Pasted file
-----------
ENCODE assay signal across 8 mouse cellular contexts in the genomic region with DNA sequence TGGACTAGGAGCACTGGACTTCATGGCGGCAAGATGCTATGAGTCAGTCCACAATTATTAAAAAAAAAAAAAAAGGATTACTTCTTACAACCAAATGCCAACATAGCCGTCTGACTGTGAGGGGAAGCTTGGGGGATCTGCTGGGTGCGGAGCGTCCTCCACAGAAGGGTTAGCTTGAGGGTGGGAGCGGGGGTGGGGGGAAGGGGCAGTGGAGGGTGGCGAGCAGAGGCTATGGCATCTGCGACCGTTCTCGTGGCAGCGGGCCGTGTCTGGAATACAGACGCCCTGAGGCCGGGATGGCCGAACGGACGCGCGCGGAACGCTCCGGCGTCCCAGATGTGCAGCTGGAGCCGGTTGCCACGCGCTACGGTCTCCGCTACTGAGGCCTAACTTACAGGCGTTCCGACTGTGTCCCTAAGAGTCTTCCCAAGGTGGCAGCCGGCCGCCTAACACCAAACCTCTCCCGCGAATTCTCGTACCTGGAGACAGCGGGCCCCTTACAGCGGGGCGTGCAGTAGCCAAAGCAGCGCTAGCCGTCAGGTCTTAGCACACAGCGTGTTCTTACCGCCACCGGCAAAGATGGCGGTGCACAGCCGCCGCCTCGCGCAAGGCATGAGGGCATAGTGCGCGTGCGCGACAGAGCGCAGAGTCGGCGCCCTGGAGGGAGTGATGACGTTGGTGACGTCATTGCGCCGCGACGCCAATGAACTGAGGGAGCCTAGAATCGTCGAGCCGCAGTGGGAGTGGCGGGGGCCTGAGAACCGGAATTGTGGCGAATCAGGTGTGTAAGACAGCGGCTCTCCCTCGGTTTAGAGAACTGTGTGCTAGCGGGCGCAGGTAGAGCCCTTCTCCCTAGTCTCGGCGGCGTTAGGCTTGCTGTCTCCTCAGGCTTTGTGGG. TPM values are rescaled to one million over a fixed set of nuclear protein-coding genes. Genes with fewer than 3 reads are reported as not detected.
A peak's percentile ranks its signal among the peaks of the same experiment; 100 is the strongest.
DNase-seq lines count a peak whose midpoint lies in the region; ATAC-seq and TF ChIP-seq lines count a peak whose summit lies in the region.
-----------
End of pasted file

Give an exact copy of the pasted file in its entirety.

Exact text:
ENCODE assay signal across 8 mouse cellular contexts in the genomic region with DNA sequence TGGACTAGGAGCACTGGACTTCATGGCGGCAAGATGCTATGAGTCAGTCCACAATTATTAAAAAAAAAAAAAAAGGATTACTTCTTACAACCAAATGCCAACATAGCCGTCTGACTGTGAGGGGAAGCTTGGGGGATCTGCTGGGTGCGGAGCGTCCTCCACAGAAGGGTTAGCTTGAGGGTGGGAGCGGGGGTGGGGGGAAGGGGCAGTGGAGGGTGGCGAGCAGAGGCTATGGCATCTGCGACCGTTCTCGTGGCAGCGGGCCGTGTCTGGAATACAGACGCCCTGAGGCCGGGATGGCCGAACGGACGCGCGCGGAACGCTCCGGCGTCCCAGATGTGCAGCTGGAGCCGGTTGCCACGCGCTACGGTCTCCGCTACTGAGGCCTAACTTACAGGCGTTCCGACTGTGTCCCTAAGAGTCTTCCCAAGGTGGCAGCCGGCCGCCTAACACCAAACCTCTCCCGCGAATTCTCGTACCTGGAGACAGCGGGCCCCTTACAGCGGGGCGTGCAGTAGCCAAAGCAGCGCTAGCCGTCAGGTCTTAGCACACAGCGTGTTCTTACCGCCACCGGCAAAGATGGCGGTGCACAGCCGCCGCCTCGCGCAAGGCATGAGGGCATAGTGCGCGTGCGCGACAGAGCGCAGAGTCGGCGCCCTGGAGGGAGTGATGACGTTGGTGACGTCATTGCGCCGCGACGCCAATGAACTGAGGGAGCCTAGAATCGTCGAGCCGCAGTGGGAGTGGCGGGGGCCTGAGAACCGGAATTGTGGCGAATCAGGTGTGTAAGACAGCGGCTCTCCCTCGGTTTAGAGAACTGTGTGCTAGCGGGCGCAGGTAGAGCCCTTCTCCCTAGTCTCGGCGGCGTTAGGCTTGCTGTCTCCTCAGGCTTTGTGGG. TPM values are rescaled to one million over a fixed set of nuclear protein-coding genes. Genes with fewer than 3 reads are reported as not detected.
A peak's percentile ranks its signal among the peaks of the same experiment; 100 is the strongest.
DNase-seq lines count a peak whose midpoint lies in the region; ATAC-seq and TF ChIP-seq lines count a peak whose summit lies in the region.